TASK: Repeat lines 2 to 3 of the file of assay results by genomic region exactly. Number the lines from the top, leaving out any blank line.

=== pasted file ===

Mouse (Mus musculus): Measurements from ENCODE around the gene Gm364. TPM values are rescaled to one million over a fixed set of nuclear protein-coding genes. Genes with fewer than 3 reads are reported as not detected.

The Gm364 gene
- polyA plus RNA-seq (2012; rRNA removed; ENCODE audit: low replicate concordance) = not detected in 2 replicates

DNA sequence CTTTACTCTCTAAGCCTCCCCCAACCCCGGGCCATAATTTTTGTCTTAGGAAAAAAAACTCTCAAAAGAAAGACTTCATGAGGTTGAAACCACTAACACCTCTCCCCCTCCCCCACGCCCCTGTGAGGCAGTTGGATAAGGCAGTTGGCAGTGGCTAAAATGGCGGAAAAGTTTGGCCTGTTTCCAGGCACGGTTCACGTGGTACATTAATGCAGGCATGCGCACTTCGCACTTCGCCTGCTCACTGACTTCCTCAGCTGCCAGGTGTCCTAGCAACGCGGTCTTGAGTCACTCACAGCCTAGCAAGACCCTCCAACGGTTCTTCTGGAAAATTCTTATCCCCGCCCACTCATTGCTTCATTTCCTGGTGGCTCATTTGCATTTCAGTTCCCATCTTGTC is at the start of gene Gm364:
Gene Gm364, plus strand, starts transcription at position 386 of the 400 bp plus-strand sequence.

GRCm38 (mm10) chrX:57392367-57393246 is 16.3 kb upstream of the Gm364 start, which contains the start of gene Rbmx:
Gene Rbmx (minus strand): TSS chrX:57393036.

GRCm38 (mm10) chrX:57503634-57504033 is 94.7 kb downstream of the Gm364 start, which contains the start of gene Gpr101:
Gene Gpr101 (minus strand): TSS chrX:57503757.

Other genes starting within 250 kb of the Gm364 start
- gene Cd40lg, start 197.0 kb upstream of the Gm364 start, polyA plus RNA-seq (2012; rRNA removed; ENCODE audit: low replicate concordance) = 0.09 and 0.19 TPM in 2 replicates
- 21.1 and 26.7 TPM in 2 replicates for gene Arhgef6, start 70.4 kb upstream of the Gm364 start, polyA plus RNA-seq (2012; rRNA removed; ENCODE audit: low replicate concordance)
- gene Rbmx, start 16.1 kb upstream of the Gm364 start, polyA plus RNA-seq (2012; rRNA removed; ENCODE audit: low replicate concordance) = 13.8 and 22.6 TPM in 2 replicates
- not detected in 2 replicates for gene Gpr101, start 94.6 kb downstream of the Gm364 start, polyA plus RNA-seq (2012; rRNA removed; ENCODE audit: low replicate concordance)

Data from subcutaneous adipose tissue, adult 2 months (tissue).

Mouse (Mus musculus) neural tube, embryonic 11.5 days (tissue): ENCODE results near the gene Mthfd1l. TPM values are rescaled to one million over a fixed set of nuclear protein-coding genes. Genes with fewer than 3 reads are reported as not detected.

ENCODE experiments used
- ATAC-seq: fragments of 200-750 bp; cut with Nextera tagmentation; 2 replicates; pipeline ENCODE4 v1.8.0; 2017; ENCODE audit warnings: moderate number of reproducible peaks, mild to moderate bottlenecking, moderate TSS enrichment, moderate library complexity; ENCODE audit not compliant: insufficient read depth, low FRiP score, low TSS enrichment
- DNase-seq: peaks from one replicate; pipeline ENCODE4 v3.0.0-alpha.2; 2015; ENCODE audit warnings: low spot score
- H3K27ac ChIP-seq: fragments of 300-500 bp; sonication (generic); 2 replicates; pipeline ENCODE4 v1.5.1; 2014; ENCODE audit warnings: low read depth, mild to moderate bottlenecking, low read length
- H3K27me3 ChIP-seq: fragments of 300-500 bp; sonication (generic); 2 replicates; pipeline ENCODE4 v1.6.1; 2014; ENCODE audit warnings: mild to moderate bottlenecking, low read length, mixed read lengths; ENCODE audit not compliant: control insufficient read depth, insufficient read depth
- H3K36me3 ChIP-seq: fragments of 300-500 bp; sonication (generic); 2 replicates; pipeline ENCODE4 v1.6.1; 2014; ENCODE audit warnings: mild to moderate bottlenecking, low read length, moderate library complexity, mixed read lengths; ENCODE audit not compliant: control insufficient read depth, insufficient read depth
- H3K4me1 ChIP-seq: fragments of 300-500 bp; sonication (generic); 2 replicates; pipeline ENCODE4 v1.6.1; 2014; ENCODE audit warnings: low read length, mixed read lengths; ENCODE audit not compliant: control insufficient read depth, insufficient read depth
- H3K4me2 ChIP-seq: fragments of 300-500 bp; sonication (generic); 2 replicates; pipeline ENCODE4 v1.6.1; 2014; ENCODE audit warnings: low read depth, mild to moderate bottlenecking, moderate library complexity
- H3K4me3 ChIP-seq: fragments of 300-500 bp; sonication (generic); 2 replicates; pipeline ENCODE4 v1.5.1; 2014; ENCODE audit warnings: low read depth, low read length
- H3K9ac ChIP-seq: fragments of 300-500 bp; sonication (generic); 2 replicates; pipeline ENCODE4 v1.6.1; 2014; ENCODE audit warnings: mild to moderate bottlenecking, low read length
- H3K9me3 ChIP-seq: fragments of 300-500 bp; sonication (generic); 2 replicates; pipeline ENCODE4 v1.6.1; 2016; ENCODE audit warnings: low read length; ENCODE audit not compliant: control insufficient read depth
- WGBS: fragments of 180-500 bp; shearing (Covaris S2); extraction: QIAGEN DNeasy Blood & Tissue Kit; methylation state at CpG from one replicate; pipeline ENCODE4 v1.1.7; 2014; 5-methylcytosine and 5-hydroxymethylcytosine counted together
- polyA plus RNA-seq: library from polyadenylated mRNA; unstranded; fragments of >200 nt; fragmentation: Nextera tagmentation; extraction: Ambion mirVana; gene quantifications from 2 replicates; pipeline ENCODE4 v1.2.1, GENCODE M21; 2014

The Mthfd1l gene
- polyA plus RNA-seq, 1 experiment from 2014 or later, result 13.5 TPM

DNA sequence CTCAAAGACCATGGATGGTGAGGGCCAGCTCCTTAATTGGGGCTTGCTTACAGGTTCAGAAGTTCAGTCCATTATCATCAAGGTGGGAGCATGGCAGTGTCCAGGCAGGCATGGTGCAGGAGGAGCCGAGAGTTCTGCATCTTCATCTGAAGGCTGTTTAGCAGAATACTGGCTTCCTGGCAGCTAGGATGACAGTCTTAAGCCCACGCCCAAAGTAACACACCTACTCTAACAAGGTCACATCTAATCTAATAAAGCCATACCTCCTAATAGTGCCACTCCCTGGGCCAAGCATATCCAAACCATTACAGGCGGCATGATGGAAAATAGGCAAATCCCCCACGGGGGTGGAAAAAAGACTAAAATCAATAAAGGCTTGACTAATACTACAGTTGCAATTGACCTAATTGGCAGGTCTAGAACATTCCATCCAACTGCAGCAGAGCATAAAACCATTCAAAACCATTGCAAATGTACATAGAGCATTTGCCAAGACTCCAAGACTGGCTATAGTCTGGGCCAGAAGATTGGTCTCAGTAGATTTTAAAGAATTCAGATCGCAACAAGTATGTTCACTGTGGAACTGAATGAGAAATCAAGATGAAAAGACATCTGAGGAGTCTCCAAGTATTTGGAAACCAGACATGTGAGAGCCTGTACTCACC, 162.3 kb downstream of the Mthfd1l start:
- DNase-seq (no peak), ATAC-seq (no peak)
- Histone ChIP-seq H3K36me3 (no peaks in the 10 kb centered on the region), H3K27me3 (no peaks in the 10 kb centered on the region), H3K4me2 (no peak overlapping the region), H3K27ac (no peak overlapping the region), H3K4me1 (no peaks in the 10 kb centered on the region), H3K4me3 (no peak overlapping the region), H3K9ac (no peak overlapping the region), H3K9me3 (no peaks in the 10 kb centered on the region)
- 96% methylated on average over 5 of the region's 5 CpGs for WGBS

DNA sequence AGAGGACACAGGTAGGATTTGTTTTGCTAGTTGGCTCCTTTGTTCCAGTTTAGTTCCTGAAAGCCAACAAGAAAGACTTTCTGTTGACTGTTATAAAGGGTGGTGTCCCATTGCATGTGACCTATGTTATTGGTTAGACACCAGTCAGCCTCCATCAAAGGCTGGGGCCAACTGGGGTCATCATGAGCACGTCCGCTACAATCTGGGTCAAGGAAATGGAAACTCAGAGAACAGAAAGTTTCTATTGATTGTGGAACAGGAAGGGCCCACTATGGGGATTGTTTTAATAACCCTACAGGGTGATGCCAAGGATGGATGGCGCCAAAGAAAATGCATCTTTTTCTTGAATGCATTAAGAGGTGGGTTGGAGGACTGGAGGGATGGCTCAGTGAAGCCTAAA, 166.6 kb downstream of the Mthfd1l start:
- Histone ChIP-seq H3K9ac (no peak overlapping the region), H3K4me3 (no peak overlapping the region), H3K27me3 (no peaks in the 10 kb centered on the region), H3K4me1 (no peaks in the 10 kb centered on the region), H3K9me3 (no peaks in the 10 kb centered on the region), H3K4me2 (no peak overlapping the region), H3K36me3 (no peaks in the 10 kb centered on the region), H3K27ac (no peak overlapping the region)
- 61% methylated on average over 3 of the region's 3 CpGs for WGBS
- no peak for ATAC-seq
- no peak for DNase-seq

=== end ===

The Gm364 gene
- polyA plus RNA-seq (2012; rRNA removed; ENCODE audit: low replicate concordance) = not detected in 2 replicates